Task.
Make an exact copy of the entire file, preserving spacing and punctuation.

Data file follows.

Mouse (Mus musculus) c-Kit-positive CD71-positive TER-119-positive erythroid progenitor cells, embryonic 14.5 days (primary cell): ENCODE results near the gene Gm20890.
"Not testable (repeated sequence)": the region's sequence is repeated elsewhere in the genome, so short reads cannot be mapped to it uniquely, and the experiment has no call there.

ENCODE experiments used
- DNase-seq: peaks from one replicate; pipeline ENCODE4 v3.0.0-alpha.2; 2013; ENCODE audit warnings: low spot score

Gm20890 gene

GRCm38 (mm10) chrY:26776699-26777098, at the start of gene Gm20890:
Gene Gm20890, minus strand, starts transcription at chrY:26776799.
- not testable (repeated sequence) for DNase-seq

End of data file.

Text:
Mouse (Mus musculus) c-Kit-positive CD71-positive TER-119-positive erythroid progenitor cells, embryonic 14.5 days (primary cell): ENCODE results near the gene Gm20890.
"Not testable (repeated sequence)": the region's sequence is repeated elsewhere in the genome, so short reads cannot be mapped to it uniquely, and the experiment has no call there.

ENCODE experiments used
- DNase-seq: peaks from one replicate; pipeline ENCODE4 v3.0.0-alpha.2; 2013; ENCODE audit warnings: low spot score

Gm20890 gene

GRCm38 (mm10) chrY:26776699-26777098, at the start of gene Gm20890:
Gene Gm20890, minus strand, starts transcription at chrY:26776799.
- not testable (repeated sequence) for DNase-seq